Divorce becomes even more complex when a couple shares significant assets. You may face this situation if you own a business, real estate holdings, extensive investments or other valuables.
Understanding the unique considerations of high-asset divorce can help you achieve an equitable resolution.
You and your spouse must obtain accurate values for your various assets. As you prepare for divorce, you may need to hire a professional appraiser who specializes in the items in question.
In some high-asset divorces, one party attempts to conceal assets to prevent the court from including them in the divorce settlement. Exercising diligence and transparency during the discovery process can help you uncover any hidden assets if you suspect your spouse may take this route.
Dividing valuable property often has significant tax implications. Understanding these consequences can prevent unexpected financial burdens and potentially reduce tax liabilities.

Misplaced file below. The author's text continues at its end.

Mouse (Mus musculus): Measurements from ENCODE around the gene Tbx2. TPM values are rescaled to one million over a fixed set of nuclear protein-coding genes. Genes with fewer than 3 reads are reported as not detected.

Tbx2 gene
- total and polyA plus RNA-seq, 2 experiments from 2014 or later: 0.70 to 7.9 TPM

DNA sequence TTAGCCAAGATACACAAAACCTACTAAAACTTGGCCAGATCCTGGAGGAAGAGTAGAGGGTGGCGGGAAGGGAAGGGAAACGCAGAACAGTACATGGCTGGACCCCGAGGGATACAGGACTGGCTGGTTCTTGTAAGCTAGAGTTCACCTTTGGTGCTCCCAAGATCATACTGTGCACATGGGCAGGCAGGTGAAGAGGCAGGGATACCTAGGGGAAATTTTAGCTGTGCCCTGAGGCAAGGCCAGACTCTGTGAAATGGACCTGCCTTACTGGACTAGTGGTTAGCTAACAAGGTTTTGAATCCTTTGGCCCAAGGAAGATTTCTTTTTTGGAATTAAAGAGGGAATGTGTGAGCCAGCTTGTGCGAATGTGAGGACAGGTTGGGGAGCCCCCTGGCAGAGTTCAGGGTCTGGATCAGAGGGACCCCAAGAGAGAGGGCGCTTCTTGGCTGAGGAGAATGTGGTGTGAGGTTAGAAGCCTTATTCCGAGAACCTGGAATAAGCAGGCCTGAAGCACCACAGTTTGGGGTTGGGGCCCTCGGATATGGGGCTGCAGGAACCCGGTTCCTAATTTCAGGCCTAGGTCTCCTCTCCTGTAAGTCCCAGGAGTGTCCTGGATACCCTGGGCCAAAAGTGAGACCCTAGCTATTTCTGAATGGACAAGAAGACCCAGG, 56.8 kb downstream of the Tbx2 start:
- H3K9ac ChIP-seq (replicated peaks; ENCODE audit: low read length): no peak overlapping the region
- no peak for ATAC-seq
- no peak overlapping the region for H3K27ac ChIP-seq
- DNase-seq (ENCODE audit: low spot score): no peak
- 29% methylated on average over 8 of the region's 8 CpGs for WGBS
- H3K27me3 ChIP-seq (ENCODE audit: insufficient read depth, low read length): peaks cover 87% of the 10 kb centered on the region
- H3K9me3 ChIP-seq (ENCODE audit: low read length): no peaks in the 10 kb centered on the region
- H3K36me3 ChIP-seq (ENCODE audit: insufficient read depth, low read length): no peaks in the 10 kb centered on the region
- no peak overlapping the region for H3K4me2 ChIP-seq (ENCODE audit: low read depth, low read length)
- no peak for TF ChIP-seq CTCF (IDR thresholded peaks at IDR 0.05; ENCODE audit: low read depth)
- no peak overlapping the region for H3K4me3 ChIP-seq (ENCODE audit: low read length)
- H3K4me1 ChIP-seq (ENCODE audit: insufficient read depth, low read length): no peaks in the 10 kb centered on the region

According to the IRS, you may need to file a gift tax form if your former spouse transfers property to you in your divorce agreement. This tax applies to gifts exceeding $17,000 for 2023 and ranges from 18% to 40%.
If one or both spouses own all or part of a business, you must take steps to untangle these interests to split them fairly. Obtain a professional value assessment and either decide on buyout terms or explore ways to share business holdings after divorce.
Many high-asset marriages involve a prenuptial agreement. A well-drafted contract provides a clear roadmap for asset division. If you do not have this document in place, you and your spouse may negotiate a postnuptial agreement to serve the same purpose.
Either spouse may request support in a divorce. Louisiana courts consider a range of factors to determine whether the person requires alimony, including:
- Financial need
- Health status
- Child custody
Calculating fair support amounts can be challenging. You may need to negotiate with your spouse to determine the most appropriate terms.
Preservation of investments like stocks, bonds and retirement accounts is another concern for high-asset couples. Your divorce agreement must divide these holdings fairly to ensure a solid financial future for both partners.
Prioritizing fair and amicable property division can help both parties move forward with their lives. Many high-asset couples prefer to negotiate outside of court to protect their privacy in a divorce.